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Big Ray's temper and obesity define him. When Big Ray dies, his son feels mostly relief, dismissing his other emotions. Yet years later, the adult son must reckon with the outsized presence of his father's memory. This stunning novel, narrated in more 500 brief entries, moves between past and present, between his father's death and his life, between an abusive childhood and an adult understanding. Shot through with humor and insight that will resonate with anyone who has experienced a complicated parental relationship, Big Ray is a staggering family story-at once brutal and tender, sickening and beautiful.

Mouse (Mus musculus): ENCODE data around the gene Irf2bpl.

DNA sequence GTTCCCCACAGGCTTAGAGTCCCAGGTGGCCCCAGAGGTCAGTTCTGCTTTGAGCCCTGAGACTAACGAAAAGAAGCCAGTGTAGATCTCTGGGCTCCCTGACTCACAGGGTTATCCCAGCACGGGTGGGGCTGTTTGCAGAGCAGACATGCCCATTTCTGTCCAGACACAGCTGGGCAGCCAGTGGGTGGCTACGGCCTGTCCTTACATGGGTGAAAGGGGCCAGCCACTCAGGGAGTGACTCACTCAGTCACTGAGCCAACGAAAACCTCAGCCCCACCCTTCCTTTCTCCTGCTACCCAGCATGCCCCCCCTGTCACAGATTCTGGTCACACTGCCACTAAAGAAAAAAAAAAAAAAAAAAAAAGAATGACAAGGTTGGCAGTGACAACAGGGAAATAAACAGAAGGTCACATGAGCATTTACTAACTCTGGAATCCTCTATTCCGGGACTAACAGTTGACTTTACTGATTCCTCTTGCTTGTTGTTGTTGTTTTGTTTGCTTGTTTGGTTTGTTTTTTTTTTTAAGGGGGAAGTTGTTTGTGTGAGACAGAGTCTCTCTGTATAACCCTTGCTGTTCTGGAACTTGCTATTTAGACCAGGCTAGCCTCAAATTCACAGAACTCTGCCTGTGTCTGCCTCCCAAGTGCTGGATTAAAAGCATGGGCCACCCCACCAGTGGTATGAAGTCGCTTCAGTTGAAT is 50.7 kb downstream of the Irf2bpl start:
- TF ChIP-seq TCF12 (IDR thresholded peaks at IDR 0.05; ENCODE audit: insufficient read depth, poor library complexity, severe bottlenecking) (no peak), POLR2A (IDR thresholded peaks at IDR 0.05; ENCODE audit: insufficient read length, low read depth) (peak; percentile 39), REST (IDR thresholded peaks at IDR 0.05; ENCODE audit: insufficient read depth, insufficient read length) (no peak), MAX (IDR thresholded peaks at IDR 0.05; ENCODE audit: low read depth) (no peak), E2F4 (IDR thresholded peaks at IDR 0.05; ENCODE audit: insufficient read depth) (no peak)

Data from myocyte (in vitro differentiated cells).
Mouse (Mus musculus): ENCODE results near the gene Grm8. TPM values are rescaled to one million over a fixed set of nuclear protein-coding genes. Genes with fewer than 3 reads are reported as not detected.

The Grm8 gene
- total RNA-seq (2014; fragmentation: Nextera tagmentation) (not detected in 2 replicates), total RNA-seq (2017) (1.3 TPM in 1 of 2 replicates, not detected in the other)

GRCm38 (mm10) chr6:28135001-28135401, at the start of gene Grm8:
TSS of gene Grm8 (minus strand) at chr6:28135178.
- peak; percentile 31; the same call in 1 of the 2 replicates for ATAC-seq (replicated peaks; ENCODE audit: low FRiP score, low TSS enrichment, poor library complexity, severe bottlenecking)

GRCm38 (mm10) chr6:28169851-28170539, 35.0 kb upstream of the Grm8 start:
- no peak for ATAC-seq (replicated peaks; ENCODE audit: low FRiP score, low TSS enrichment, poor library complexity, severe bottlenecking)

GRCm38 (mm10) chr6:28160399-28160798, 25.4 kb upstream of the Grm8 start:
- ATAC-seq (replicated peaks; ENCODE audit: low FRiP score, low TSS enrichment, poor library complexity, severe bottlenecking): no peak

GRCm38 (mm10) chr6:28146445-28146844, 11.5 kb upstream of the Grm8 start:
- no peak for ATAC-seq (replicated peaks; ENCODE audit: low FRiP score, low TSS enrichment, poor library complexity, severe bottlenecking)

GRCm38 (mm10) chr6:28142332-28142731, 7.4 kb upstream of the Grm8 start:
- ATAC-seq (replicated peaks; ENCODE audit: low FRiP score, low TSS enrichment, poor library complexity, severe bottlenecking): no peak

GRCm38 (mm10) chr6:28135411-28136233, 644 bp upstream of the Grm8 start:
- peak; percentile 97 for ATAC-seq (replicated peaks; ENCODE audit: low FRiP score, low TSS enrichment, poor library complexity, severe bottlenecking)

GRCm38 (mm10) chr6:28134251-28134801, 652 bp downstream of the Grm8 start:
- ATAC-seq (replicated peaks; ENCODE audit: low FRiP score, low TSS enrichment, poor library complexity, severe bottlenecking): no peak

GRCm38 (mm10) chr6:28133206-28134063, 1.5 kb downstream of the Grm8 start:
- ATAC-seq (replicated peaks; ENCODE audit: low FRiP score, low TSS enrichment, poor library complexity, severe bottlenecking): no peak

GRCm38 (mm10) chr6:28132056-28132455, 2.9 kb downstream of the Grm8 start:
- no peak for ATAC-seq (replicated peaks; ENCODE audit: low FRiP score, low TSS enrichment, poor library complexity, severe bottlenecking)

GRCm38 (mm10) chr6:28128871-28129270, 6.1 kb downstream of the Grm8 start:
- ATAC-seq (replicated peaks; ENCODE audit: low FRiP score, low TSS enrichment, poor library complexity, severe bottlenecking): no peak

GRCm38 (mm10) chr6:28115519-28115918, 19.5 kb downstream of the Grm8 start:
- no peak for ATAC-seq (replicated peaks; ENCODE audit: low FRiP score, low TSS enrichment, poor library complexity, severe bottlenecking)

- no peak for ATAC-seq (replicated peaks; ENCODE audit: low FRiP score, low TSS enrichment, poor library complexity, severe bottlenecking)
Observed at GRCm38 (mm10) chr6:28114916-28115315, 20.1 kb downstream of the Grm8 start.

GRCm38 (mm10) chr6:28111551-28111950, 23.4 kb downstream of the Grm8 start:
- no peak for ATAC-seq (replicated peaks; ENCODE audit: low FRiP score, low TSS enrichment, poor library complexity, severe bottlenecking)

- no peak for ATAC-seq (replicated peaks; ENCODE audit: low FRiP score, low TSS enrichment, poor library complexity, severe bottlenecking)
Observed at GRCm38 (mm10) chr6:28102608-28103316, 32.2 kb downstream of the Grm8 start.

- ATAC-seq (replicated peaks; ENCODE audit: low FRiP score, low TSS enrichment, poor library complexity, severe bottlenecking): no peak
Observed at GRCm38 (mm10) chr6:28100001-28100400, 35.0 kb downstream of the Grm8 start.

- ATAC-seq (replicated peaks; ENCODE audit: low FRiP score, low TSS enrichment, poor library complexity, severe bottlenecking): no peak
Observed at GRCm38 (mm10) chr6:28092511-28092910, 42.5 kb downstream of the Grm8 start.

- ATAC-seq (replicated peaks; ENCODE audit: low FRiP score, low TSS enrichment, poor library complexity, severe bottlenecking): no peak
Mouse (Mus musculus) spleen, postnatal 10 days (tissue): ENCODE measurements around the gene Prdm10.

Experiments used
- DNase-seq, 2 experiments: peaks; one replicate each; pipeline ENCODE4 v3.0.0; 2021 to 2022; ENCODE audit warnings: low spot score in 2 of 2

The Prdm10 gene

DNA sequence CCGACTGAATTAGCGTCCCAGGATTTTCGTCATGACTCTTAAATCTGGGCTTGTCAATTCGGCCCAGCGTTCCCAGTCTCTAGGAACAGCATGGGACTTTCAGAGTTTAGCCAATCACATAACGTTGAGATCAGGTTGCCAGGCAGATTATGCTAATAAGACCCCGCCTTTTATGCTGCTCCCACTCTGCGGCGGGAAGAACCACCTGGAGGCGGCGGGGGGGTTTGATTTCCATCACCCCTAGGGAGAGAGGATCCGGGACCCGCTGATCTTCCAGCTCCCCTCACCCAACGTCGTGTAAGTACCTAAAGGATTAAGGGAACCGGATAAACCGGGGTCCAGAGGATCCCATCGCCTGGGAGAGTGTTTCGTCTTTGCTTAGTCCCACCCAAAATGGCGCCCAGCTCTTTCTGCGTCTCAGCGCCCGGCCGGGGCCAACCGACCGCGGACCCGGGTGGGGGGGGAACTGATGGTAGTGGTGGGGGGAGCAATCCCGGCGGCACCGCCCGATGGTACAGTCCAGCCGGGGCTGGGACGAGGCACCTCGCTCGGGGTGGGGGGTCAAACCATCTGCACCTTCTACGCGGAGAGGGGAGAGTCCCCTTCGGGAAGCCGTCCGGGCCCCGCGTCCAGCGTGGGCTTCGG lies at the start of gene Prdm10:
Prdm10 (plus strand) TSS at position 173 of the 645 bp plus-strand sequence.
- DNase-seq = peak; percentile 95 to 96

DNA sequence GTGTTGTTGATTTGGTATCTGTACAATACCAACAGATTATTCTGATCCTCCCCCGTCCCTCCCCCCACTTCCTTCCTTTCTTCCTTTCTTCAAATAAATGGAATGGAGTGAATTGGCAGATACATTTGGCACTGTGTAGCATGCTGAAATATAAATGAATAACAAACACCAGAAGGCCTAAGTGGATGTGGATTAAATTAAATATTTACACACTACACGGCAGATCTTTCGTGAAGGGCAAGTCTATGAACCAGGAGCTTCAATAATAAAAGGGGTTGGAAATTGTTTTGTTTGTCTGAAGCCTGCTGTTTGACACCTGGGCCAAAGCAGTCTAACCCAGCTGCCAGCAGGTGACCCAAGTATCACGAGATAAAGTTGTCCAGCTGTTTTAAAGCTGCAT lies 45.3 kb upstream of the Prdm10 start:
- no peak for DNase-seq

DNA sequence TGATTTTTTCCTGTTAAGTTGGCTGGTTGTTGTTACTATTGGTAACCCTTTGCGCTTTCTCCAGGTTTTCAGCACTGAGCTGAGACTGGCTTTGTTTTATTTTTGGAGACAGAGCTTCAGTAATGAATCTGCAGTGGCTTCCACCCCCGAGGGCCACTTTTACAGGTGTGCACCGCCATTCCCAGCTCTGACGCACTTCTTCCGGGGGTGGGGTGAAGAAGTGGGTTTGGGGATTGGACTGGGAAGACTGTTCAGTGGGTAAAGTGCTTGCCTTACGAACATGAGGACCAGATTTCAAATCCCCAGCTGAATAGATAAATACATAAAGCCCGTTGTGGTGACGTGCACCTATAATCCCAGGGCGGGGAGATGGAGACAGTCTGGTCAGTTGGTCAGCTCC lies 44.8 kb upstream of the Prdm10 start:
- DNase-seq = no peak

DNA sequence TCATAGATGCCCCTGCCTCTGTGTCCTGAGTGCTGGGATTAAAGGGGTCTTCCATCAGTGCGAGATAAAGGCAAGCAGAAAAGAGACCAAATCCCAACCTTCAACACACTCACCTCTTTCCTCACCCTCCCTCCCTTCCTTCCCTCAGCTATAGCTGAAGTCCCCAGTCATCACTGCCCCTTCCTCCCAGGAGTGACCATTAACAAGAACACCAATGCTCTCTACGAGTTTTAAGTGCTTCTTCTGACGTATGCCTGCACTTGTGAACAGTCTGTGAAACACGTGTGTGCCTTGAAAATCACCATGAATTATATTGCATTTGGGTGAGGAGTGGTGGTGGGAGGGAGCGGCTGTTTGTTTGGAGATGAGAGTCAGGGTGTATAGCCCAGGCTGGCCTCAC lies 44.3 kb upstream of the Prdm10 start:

From Publishers Weekly
© Publishers Weekly
Just finished this book... I'm left feeling sad and somewhat disturbed. The more revealing "entries" are told with such dispassion, that one gets the sense that this is not, in fact, a work of fiction. Rather, it seems to be small bursts of cathartic writing, meant more to empty the author's mind of horrific childhood memories. Whilst written intelligently, with small bits of softened humour, beware of finishing this work and being left with a sense of despair. Not a light-hearted Sunday afternoon read.